What’s Your All-Time NBA Starting Five?
With the NBA playoffs in full swing, it’s always fun to debate where current players rank among the all-time greats. Dirk Nowitzki, for example, was sublime in putting up 48 points on just 12-of-15 shooting, a performance many are calling one of the best in playoff history. But for instance, does Dirk crack the top 20 of all-time? What about Kevin Garnett? Kobe Bryant is a surefire top-10 player, and LeBron James will likely get there by the end of his career as well.
But how do they stack up against players from the past? Put it this way: if you were choosing up sides and you had your pick of one player at each position (point guard, shooting guard, small forward, power forward and center) from throughout NBA history, who would you choose? You can vote on your all-time starting five at the end of the article, but first, here are our picks for the all-time greatest starting five in NBA history:
Point Guard – Oscar Robertson
Right off the bat, we know we’re going to cause some debate with our point guard pick. It’s tough not to pick Magic Johnson or John Stockton, two of not only the greatest point guards but also players of all-time, but it’s also hard to argue against the Big O. After all, while Magic was great at churning out triple doubles, no one has come close to touching Robertson in that category, considering he averaged a triple double for an entire season.
An imposing athlete at 6-5, 220, Robertson was a 12 time all-star, nine time All-NBA First Team pick, the NBA Rookie of the Year, the MVP in 1964 and he won a title with the Bucks in 1971. Oh, and that season he won the MVP? That wasn’t even the year he averaged a triple-double. That was in the 1961-62 season, when he only put up 30.8 points, 11.4 assists and 12.5 rebounds per game.
Shooting Guard – Michael Jordan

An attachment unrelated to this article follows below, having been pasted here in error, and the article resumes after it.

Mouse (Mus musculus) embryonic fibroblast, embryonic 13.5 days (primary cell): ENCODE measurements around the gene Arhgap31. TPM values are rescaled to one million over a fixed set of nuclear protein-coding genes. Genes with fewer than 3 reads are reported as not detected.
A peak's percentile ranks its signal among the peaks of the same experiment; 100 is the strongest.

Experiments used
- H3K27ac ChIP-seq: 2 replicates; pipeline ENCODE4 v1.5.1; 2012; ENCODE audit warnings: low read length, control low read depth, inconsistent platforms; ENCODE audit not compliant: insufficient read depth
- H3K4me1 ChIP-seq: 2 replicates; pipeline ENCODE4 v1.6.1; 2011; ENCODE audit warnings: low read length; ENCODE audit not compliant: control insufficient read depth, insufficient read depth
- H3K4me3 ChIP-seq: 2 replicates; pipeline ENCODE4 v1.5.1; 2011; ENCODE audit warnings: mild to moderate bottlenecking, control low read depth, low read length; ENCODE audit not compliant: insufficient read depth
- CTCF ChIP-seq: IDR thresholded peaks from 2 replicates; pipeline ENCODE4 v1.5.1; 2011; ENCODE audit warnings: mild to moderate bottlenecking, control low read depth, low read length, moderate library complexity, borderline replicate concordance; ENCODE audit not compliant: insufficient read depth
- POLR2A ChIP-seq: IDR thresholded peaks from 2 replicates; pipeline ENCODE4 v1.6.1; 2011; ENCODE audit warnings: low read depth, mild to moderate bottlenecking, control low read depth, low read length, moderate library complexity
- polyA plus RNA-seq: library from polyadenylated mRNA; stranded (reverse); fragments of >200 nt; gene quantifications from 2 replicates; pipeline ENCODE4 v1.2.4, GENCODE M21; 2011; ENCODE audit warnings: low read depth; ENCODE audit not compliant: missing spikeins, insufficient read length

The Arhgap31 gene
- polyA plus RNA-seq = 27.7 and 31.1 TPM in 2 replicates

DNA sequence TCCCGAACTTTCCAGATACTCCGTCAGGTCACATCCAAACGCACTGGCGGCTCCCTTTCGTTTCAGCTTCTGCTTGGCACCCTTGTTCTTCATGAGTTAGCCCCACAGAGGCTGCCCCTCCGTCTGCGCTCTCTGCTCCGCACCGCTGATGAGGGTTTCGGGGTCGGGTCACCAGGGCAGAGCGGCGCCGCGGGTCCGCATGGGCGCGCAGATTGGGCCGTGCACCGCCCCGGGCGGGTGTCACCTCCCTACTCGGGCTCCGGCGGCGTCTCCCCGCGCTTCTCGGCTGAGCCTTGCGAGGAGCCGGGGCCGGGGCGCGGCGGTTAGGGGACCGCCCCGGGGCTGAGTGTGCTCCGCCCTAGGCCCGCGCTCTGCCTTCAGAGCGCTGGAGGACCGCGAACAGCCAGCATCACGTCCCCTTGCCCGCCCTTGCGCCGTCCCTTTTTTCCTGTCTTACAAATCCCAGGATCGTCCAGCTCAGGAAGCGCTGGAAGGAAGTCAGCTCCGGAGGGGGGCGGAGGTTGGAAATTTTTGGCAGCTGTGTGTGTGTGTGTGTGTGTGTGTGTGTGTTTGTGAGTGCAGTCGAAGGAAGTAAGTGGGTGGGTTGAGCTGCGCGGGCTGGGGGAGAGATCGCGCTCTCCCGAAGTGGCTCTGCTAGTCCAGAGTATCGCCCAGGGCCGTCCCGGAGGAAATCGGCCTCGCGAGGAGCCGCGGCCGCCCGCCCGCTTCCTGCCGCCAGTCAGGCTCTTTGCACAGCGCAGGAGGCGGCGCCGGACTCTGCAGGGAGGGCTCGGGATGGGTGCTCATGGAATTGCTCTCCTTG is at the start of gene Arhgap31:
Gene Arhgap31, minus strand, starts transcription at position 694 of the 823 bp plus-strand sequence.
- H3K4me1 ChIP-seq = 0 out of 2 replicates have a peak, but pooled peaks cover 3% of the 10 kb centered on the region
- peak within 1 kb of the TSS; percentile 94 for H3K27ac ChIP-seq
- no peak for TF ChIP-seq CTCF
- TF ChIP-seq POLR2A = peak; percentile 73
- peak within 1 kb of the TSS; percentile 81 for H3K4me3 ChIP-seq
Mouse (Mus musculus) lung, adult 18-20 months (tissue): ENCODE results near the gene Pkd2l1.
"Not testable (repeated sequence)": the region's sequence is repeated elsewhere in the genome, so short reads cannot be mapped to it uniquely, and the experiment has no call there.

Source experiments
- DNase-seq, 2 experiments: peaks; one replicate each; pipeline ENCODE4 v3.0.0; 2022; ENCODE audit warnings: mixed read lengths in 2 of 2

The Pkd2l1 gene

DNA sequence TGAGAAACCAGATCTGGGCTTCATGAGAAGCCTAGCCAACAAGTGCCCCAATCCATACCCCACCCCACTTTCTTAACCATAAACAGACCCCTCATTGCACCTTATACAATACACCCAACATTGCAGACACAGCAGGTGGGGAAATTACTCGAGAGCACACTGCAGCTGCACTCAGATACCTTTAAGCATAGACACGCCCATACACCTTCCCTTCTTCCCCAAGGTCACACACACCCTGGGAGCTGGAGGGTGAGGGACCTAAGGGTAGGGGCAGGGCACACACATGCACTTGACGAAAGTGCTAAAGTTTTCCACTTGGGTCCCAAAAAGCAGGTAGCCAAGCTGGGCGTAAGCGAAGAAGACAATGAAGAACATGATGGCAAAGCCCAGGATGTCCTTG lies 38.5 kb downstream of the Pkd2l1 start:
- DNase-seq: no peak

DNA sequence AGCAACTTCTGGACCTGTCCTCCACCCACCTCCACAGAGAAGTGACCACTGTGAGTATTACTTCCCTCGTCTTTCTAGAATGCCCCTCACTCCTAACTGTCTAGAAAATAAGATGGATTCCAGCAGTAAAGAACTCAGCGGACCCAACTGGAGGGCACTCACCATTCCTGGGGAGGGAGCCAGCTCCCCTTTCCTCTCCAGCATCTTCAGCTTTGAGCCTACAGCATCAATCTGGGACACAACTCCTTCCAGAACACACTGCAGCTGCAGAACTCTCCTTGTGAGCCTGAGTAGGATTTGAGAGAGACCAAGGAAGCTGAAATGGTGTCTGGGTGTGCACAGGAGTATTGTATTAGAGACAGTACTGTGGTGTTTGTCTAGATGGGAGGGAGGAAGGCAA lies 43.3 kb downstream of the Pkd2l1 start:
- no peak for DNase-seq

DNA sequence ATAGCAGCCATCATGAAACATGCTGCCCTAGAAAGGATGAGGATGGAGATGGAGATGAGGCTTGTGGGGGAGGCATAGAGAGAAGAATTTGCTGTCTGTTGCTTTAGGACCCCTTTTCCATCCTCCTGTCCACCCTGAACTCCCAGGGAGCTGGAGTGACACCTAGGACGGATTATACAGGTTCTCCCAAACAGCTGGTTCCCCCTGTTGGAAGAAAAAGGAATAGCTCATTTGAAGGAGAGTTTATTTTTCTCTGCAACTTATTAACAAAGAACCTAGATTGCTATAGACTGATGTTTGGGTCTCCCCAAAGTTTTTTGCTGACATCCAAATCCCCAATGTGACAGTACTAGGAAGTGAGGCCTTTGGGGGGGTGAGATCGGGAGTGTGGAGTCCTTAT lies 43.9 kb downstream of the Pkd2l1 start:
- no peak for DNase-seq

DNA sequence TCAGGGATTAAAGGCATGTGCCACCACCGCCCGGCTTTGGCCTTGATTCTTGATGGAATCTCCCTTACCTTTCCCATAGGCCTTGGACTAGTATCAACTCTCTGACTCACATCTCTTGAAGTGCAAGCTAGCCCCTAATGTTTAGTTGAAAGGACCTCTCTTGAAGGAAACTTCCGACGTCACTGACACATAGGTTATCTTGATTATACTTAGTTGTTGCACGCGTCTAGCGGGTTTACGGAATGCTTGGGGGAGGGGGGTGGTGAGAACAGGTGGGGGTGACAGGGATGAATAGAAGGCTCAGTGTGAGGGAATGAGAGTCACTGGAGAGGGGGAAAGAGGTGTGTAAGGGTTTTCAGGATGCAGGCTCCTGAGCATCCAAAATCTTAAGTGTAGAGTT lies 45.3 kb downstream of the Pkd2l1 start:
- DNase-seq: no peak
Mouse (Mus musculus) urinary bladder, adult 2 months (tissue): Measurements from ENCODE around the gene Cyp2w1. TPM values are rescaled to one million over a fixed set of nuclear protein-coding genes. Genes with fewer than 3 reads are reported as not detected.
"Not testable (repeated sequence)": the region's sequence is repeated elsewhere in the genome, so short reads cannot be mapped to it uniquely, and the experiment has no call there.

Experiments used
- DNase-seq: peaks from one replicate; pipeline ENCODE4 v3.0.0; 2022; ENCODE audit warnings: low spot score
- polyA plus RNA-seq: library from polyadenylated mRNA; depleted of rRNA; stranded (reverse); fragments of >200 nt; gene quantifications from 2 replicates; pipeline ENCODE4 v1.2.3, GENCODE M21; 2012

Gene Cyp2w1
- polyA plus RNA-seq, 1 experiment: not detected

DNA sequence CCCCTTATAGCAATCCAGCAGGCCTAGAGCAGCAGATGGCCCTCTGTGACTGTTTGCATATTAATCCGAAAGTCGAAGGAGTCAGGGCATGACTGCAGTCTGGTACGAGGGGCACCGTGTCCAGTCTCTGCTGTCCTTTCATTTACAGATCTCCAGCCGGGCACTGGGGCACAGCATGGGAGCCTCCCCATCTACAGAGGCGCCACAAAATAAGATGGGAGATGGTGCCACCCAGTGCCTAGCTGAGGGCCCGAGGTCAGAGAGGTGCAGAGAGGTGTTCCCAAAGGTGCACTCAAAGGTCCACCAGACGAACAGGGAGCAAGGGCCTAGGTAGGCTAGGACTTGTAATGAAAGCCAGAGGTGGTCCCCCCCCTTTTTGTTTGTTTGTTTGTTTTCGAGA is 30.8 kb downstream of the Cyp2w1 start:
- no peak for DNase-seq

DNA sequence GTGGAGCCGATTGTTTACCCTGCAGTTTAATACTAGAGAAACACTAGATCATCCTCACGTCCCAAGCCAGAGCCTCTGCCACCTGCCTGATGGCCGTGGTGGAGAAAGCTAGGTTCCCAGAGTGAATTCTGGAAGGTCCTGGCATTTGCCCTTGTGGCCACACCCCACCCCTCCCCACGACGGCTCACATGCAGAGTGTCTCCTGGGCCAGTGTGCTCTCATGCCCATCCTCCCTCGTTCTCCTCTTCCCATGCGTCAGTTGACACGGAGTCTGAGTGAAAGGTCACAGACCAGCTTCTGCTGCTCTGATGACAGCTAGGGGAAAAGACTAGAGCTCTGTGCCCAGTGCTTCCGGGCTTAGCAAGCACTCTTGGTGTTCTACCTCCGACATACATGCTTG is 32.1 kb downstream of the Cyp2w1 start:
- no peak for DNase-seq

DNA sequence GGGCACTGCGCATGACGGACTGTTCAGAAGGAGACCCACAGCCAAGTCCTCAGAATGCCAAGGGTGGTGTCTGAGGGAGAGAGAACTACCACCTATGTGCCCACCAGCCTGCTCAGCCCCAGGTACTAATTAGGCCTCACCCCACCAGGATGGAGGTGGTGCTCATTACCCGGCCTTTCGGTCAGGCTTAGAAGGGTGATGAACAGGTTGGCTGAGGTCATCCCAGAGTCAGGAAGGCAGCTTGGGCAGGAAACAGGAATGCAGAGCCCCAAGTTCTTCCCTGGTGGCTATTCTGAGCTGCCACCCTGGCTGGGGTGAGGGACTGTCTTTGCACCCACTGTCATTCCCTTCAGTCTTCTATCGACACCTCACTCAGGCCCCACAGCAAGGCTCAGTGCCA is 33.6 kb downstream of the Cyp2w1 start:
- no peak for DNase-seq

After starting out with what could cause a little controversy at the point guard spot, we’re happy to move on to a position that’s as clear cut as probably any position in any professional sport. Seriously, think of any position, any sport, where one player stands so far above his competition. Maybe the closest anyone could come is Jim Brown, but even his status as the greatest runningback is often debated.
His Airness redefined basketball in the late 80′s and on into the 90′s, winning six championships, five MVP’s, a Defensive Player of the Year award, 14 trips to the All-Star game, the Rookie of the Year, two Slam Dunk contests, and the list literally goes on and on…and on, and on, and on. He finished his career with averages of 30.1 points, 6.2 rebounds and 5.3 assists per game, and was the most unstoppable wing scorer in basketball history. At the end of the day, Air Jordan is, was, and always will be the greatest to ever play the game*.
Small Forward – Larry Bird
Ah, Larry Legend. The Hick from French Lick. The goofiest looking superstar in NBA history, and a guy who no one would ever have assumed was one of the most badass trash talkers to ever step on a basketball court based on that floppy blonde perm and bushy mustache. Listed at 6-9 in his playing days, there’s been some speculation that he was actually closer to 7-feet, making his incredible shooting touch and ballhandling ability that much more impressive.